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Image credit: apple.com

What was your money on for a summer Apple surprise? An ARM chipset in a Mac? A new Mac Mini? The relaunch of the MacBook in 12 inch form? If you had a 27-inch iMac, you win. Its appearance is the same as the last 27-incher, and the one that came before that, too, and base models come in at $1,799, $1,999 and $2,299, just like the previous iMac offering. International prices start at £1,799 or AU$2,799.

SEE IT AT APPLE

For all the standard looks, Dan Ackerman notes for cnet that it’s been a pretty much complete overhaul under to cover – the most comprehensive Mac redo since the 2018 MacBook Air. If you’re a student looking to get your study on, it might be going a little over the top, but for those in creative industries looking to replicate the office at home, there are lots of different specs to obsess over.  

Some of the specs to check out include up to 10-core Core i9 10th-gen Intel CPUs and, even more impressively,  AMD Radeon 5000-series graphics cards. For anyone that works with 4K or 8K video for editing or even with high-res images or on CAAD programs, you’ll know this is the type of spec that you’re going to need. What’s actually most exciting about this 27-inch MacBook, rather surprisingly, was the standard bit of kit that you’ve never normally give more than a cursory glance to – the webcam.

Let’s face it… 

If you’ve not done a video call in the last month, do you even know what corona is? Webcams have been elevated this year; we all understand the specs. One of the big reveals has been that even top-end kit like MacBook Pros and even iMacs have had just a passable webcam fitted. When you’ve got to spend hours of your day in corporate meetings using your platform of choice – Zoom, Skype, WebEx… – a bog-standard 720p low-res camera isn’t picking up your best angles. Before coronatimes, how often did you check out your webcam’s video and audio specs? Now Google spews forth with webcam tips about getting the best out of your built-in kit.

Image credit: digitaltrends.com

With this new demand on computers, it was worth Ackerman jumping straight on to a Zoom call as soon as the new iMac landed in his hands, followed by him appearing on live TV and recording a video. He’d normally use a phone-plus-mic setup, but with even a decent mic on the new computer that’s the same as on the 16-inch MacBook Pro, he didn’t need any other kit. 

Considering it was taken on a computer-based webcam, the video quality was impressive, with acceptable audio. If you’re looking to make a VoIP call, it’s all good, but if you want to make a talking head style video you’ll still want to get your external mic rigged up and ready to go.

The T2 chip from Apple allows the iMac webcam to find faces in the webcam frame and optimize them. In reality, that means that exposure seems to be adjusted to give nicer faces over backgrounds. If the webcam can do that, you might expect some facial recognition log-in skills like FaceID on iPhones, or at least have the camera be able to follow and track faces. Alas, it’s not to be, although there are still tangible improvements to the webcam – before this iMac you’d have had to get the iMac Pro to be able to do FaceTime in 1080p.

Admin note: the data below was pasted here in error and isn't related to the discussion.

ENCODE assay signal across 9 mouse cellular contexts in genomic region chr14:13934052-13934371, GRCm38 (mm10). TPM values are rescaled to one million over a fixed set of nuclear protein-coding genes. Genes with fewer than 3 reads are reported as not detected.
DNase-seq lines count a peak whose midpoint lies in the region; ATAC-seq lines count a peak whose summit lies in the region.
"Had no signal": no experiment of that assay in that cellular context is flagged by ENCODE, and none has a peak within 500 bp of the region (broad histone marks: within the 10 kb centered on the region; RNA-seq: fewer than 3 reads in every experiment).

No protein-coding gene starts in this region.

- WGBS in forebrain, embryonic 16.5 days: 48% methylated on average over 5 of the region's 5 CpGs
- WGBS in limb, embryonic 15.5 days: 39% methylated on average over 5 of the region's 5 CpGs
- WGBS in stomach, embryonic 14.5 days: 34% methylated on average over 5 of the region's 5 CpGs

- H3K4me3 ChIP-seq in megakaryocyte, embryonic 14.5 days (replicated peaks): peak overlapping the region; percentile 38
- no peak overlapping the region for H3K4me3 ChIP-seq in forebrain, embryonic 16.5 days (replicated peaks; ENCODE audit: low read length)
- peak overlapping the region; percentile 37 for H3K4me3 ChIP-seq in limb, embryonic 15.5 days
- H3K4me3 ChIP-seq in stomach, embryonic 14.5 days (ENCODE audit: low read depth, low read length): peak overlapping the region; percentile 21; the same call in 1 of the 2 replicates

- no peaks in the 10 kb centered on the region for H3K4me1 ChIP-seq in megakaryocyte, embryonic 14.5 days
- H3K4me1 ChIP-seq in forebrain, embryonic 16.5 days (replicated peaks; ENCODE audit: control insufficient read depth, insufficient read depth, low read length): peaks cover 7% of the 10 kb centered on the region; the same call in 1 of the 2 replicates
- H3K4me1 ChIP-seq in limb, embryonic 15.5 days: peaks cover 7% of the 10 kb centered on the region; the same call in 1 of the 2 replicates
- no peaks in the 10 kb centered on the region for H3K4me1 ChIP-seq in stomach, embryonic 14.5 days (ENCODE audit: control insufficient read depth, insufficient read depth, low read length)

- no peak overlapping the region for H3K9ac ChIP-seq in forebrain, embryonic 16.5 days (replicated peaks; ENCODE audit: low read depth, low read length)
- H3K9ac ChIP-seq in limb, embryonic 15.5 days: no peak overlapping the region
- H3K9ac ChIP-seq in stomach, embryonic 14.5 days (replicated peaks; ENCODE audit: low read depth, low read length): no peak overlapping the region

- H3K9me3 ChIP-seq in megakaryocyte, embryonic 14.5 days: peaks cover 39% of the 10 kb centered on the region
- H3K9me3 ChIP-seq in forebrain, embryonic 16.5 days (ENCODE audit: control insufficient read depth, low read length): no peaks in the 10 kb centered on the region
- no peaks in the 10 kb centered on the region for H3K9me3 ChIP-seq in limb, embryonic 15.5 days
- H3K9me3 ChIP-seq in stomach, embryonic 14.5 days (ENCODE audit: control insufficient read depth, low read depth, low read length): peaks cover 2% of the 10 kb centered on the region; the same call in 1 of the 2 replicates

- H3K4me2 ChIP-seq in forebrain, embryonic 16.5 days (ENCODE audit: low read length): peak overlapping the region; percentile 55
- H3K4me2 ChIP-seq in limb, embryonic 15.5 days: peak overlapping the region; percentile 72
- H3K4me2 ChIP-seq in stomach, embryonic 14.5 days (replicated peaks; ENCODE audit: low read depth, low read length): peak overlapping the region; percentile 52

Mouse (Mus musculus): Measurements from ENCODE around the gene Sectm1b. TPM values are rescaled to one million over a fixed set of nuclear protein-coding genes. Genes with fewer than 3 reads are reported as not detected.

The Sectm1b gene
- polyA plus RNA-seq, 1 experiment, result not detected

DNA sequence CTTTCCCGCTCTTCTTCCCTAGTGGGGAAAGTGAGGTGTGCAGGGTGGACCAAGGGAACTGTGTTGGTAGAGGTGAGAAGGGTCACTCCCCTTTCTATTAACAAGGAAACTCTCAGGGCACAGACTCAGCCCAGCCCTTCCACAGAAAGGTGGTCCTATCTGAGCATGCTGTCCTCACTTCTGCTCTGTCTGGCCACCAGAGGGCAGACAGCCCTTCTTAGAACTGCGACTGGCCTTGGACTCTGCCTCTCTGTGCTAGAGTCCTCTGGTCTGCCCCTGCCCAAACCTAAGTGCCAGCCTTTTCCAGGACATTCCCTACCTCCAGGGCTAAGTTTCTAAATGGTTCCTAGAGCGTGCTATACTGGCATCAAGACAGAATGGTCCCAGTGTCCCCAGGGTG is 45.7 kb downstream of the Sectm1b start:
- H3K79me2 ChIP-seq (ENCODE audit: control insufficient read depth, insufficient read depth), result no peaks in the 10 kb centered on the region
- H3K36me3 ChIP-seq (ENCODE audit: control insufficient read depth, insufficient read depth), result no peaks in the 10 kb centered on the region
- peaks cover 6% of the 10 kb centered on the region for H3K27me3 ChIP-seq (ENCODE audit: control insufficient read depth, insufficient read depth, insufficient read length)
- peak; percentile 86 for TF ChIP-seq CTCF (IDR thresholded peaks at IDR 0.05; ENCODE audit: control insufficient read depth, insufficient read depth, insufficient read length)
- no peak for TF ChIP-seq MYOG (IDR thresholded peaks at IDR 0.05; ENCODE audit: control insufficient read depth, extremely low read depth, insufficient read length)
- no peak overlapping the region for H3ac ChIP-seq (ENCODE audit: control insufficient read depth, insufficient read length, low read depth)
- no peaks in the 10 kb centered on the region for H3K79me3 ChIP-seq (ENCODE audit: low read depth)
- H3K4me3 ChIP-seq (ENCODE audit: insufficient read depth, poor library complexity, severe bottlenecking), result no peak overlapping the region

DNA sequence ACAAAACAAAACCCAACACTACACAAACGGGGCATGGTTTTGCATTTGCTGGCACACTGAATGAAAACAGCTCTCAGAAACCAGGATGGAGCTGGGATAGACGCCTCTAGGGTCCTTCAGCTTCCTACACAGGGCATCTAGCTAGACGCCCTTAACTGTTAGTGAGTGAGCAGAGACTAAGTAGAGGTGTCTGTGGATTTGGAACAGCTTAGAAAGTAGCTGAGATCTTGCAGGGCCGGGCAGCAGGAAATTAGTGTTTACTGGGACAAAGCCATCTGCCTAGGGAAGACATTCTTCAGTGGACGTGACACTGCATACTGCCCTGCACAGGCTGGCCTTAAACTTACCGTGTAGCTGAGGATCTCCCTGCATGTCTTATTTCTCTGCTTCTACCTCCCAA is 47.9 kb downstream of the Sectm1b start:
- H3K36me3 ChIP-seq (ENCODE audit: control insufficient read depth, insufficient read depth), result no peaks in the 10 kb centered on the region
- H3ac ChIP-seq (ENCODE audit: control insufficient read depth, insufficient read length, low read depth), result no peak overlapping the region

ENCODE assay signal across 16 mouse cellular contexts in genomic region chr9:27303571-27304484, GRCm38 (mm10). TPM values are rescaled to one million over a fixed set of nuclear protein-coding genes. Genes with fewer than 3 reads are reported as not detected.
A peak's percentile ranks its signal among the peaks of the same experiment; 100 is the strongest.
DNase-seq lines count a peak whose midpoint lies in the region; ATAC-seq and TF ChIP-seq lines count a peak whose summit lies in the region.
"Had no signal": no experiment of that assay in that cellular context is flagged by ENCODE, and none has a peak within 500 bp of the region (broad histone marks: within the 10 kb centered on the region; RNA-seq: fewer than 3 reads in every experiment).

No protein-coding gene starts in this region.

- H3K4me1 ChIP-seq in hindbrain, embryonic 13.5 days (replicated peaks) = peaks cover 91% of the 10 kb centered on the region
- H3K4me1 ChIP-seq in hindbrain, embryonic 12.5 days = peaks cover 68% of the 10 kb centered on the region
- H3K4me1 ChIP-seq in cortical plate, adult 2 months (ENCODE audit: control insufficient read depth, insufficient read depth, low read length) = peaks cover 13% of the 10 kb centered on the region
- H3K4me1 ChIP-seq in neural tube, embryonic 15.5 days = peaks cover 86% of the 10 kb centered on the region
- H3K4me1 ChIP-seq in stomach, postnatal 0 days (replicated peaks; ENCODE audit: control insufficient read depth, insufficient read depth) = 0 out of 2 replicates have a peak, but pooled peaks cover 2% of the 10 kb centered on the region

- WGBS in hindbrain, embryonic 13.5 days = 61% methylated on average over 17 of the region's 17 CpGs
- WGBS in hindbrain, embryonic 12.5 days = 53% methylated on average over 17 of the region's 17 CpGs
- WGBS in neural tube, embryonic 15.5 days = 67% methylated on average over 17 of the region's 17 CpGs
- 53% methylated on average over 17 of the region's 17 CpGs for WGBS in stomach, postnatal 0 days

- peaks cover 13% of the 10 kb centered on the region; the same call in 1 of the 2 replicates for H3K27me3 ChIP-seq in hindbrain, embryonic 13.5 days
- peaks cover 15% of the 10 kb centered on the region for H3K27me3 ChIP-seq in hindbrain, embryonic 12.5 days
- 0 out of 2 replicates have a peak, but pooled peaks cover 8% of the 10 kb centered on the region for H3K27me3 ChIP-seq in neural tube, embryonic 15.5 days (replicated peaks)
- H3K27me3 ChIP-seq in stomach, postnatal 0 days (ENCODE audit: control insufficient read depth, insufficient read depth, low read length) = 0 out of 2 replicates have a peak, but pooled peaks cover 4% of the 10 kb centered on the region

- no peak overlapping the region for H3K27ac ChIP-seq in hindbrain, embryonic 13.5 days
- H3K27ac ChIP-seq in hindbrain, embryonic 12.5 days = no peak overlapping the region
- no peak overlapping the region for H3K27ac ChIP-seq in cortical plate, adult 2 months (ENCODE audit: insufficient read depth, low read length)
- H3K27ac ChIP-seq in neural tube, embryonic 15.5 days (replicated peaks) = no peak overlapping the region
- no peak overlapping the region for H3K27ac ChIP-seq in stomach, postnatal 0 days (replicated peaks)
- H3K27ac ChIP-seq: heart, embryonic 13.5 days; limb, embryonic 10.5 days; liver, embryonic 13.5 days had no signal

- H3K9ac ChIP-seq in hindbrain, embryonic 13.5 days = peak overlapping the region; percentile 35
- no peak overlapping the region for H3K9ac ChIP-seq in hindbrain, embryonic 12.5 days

Nothing has changed about the speakers since the 2014 iMac, says Apple. The software behind them, with variable but non-user adjustable EQ does bring some improvements, especially when you’re at low volume. It’s not unusual to rely on new software to improve audio – bigger speakers would need a bigger computer and that doesn’t fit with the general design ethic nowadays. 

Nano-texture comes of age

You need to look to the higher end of the new iMacs to get one of the other new features since it doesn’t come as standard with any of the 27-inch base models. Add $500 onto your price and you get nano-texture glass which is made to reduce glare. When you compare an Apple Pro Display with and without nano-texture, there’ll be no going back. If you’re buying a work tool that’s going to be with you for years, it’s probably going to be worth the extra cash. 

Rather than the dull effect that you can get from matte screen coatings that wash out your images, nano-texture is etched directly on to the glass at a nanometer level – see what Apple did there?

Screen glare is real, as lots of people will have found out whilst working away from carefully designed office spaces. Ackerman reports that that the nano-texture was, indeed, all but glare-proof, except at some extreme angles.  

The new 27-inch iMac is only new so you can expect some benchmarking and real-life impressions in the coming months, along with a full review. We’ve noted down the biggest things for you to keep a lookout for, here.

The major changes to the 27-inch iMac

  • A CPU hike up to 10th-gen Intel, with a maximum 10-core Core i9
  • AMD Radeon Pro 5000-series graphics cards
  • Maximum 8TB SSD with no more hybrid drives available 
  • DDR4 RAM goes up to 128GB 
  • Improvements to Siri and other functionality with an Apple T2 chip 
  • True Tone display
  • Studio mics to match the 16-inch MacBook Pro
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